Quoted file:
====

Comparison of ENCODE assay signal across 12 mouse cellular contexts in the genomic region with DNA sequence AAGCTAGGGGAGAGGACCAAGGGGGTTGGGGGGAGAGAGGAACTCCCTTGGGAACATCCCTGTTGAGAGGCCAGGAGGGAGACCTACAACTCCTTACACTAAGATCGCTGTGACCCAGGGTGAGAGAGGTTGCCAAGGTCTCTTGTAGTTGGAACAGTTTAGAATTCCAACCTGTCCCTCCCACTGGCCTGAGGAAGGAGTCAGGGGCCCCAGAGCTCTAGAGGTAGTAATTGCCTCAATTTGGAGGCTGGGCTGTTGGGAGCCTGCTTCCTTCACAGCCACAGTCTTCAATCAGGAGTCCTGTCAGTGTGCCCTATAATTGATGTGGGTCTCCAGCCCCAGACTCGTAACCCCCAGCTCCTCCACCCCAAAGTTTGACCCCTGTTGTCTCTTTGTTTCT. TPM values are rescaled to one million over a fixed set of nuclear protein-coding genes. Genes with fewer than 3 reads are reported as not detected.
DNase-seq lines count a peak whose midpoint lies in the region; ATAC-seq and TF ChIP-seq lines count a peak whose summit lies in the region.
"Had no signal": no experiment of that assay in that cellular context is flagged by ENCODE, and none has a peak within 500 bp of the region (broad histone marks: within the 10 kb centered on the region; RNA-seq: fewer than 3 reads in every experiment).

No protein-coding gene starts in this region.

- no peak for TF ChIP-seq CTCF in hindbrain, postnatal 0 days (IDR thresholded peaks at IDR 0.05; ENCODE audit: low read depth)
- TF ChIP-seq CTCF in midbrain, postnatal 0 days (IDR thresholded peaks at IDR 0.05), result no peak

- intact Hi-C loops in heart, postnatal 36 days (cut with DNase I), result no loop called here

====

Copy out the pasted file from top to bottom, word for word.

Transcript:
Comparison of ENCODE assay signal across 12 mouse cellular contexts in the genomic region with DNA sequence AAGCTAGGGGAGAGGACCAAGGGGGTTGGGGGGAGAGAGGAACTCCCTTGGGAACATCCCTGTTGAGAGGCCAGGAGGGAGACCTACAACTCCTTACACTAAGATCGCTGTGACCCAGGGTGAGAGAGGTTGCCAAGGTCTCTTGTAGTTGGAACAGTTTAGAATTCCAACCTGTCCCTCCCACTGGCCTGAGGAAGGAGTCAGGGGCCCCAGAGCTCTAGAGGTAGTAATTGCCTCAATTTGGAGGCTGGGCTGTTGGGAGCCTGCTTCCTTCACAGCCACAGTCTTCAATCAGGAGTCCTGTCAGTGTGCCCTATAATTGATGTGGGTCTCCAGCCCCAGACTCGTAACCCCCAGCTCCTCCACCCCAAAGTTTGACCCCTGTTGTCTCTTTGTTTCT. TPM values are rescaled to one million over a fixed set of nuclear protein-coding genes. Genes with fewer than 3 reads are reported as not detected.
DNase-seq lines count a peak whose midpoint lies in the region; ATAC-seq and TF ChIP-seq lines count a peak whose summit lies in the region.
"Had no signal": no experiment of that assay in that cellular context is flagged by ENCODE, and none has a peak within 500 bp of the region (broad histone marks: within the 10 kb centered on the region; RNA-seq: fewer than 3 reads in every experiment).

No protein-coding gene starts in this region.

- no peak for TF ChIP-seq CTCF in hindbrain, postnatal 0 days (IDR thresholded peaks at IDR 0.05; ENCODE audit: low read depth)
- TF ChIP-seq CTCF in midbrain, postnatal 0 days (IDR thresholded peaks at IDR 0.05), result no peak

- intact Hi-C loops in heart, postnatal 36 days (cut with DNase I), result no loop called here